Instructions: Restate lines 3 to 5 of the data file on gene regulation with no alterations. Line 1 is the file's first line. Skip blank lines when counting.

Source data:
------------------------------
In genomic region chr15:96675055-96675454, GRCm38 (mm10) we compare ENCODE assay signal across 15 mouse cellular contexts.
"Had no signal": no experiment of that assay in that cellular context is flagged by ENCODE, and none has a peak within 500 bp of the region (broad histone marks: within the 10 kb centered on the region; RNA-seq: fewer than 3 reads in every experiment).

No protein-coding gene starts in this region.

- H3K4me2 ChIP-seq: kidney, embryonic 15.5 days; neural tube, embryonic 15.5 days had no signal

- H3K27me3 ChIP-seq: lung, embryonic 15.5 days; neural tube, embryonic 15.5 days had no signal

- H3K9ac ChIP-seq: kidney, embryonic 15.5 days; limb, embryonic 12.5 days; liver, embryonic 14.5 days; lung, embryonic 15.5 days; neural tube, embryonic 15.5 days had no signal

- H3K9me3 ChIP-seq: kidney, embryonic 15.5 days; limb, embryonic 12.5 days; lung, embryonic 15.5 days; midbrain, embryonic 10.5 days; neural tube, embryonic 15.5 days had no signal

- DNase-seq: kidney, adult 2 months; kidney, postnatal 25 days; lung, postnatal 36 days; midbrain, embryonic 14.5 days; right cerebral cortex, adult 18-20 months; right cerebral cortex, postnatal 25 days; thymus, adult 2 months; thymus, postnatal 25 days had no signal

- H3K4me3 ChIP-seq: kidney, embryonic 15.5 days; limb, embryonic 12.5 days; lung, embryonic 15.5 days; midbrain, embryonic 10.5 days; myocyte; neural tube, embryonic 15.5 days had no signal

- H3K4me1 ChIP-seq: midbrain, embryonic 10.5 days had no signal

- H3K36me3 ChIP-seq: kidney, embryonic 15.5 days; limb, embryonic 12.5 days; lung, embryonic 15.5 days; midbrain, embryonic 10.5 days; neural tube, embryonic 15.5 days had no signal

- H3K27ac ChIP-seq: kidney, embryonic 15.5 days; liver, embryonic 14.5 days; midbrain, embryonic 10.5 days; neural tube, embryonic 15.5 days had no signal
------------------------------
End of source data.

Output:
No protein-coding gene starts in this region.

- H3K4me2 ChIP-seq: kidney, embryonic 15.5 days; neural tube, embryonic 15.5 days had no signal

- H3K27me3 ChIP-seq: lung, embryonic 15.5 days; neural tube, embryonic 15.5 days had no signal